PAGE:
Will the NHS ride to the PMI sector's rescue? The idea is not as crazy as it sounds, says Helene Dancer
Can the NHS really save the private medical insurance (PMI) market?
The idea is not as crazy as it sounds. According to Standard Life Healthcare chief executive Mike Hall, the PMI sector may have to work with the NHS to get the ailing service back on track. This would mean generating more business in the private healthcare sector.
It could be potentially good news for a stagnant market.
But the question remains: will the present government accept such a partnership and help set it in motion. As one insurer put it: "Will Brown budge?"
Hall, who has just been appointed chairman of the Association of British Insurers (ABI) private medical insurance committee, suggested that the NHS should concentrate on accident and emergency care, cancer treatment and heart disease and leave other afflictions for PMI to look after.
"I think the private sector should be covering all the things the NHS doesn't need to excel at, like hip replacements and varicose veins for example," he said.
"The private sector is good at doing those things because they're high volume and relatively quick."
But Health Care Navigator chairman Roger Hymas said that 88% of the population does not want PMI. "There are some people who believe in the NHS," Hymas said. He said he doubted that the government would consider using private insurance in public healthcare, adding that Chancellor Gordon Brown is also hoping that the hike in National Insurance payments will help the NHS out of a tight spot.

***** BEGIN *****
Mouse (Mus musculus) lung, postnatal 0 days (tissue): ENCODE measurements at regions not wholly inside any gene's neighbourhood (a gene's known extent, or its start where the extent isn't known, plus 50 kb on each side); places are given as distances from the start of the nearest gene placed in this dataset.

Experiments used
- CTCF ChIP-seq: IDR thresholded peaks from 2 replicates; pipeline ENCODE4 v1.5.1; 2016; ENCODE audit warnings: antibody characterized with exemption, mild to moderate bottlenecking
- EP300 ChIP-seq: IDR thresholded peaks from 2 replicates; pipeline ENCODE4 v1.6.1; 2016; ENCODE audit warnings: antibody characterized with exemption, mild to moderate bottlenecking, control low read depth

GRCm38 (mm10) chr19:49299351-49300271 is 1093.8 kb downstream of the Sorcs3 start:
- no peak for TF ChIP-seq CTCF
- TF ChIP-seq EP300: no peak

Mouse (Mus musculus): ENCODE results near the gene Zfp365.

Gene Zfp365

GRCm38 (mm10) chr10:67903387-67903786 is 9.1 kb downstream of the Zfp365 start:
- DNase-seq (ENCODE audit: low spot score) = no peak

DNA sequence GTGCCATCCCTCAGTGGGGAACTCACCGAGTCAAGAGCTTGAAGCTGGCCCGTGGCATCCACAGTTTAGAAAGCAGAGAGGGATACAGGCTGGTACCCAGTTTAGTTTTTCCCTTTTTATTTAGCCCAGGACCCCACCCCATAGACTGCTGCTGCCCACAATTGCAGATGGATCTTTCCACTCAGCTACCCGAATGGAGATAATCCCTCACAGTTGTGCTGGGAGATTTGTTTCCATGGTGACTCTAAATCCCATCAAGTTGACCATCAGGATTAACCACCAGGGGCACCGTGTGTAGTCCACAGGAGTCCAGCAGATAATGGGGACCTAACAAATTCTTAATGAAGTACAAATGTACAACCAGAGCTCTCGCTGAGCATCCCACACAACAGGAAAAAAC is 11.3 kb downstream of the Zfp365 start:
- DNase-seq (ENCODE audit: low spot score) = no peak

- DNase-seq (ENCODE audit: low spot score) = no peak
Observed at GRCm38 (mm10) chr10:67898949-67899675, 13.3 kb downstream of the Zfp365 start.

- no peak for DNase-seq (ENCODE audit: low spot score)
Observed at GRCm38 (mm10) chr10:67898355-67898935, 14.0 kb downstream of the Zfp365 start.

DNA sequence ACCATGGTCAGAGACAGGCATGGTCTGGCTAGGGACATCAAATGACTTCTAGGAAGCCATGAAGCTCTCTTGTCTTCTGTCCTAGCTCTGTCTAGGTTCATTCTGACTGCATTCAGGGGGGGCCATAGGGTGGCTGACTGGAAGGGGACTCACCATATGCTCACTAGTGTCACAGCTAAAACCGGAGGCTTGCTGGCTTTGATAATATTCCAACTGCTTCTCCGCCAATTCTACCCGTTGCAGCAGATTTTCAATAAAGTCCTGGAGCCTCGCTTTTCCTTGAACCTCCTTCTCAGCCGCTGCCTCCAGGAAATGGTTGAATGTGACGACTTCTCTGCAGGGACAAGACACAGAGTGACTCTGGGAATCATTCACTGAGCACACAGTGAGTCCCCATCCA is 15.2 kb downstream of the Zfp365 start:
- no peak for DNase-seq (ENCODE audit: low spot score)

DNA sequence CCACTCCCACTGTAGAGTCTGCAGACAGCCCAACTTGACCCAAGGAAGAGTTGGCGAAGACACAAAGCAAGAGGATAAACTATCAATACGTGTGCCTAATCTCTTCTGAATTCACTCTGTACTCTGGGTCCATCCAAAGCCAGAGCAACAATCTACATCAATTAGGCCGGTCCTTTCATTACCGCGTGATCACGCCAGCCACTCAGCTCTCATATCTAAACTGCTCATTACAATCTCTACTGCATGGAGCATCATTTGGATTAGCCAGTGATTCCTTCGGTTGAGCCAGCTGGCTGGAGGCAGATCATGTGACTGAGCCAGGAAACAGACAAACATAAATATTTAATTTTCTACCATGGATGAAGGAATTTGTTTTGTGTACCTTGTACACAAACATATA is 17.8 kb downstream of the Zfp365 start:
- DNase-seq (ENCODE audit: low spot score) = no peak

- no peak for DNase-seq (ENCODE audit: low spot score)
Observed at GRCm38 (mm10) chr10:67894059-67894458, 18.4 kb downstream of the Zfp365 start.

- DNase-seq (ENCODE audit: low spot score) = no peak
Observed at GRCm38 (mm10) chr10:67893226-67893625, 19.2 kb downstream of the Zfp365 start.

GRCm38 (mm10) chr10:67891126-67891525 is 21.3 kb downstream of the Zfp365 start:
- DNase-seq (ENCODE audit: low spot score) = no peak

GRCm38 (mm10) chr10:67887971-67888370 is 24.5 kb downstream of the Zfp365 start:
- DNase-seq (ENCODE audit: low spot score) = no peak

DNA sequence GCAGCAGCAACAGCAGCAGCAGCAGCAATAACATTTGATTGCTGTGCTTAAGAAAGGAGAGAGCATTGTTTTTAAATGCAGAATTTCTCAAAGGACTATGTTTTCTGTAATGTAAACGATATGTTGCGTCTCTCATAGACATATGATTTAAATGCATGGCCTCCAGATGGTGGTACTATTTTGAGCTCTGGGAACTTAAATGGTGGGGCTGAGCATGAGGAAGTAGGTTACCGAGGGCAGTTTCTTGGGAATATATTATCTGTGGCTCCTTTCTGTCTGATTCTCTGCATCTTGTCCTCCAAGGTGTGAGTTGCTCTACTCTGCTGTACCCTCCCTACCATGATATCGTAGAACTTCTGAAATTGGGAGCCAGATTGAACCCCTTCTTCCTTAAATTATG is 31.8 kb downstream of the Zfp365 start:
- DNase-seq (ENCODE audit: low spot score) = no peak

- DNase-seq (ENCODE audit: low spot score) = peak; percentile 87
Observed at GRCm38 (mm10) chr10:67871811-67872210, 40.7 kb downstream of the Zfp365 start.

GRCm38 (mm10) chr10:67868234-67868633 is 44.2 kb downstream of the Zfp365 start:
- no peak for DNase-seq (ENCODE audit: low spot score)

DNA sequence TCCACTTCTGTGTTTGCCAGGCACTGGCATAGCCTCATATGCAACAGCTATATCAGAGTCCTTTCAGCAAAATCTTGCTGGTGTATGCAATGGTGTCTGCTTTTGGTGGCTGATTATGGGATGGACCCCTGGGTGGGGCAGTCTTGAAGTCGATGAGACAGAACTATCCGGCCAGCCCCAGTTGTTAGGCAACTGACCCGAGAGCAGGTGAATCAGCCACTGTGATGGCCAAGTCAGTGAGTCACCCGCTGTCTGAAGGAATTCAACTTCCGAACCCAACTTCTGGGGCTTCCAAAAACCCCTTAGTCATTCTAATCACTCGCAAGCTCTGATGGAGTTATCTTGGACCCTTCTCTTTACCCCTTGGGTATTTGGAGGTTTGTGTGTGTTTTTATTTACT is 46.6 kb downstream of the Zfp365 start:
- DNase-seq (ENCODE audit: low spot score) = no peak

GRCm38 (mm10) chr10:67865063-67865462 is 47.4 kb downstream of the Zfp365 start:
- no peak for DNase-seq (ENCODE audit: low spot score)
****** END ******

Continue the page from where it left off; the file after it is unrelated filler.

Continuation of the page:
Hymas said the tax increase was futile. "There is a huge backlog of people waiting for treatment and the waiting lists will consume the resources," he said.
"Also, consultants don't have more time to do their work and there are incentives to work through private hospitals."
Another factor was that the financial benefits of working privately far outweighed public sector salaries, according to Hymas.
So, there seems to be a bit of a vicious circle developing. The present day NHS is a far cry from the system promulgated by the NHS Act in 1948. In those days, healthcare was free. According to Hall, today the public pays twice. "We pay taxes, but there are now prescription charges and charges for eye tests, for example, on top of taxes.
"One thing about human nature is if you're paying for yourself, it changes your attitude. You become a true customer, because it's your money out of your own pocket. You'll become more discerning and more demanding and this will improve the service that you get. This creates competition and there is no effective competition in the NHS," said Hall
Is this where the private sector is key?
Hall said that if the government failed to deliver in the next two or three years and people were feeling the pain of an increased tax bill, perceptions might change.
"If the system is not improving and we're paying for it, it would be interesting to see if it would stimulate more people to say, `Well we might as well give up on this NHS because here they are, pumping in millions more which is going down a black hole,'" he said.
"It has the potential to have a positive effect on the PMI market."
Hall said, in that instance, the government of the day would need to introduce a more mixed economy in healthcare funding. He would not elaborate further, but said he could not foresee a future where there would not be a need for compulsory private or independent financial contributions to health.
"We're the only country in Europe that doesn't have private contributions as part of the official health economy. We make private contributions, but they're completely voluntary and are not counted by the state. It's something that goes on by the sidelines," he said.
"I believe that no government can afford to keep putting up taxes indefinitely and pay for an ageing population and improving health treatment. They will have to move to a situation where it's part funded through tax and part topped up through private contributions."
These are the ideas Hall is planning to present to the government through the PMIC and he said that the committee should be doing more to help promote these ideas and lobby government to start rational discussions.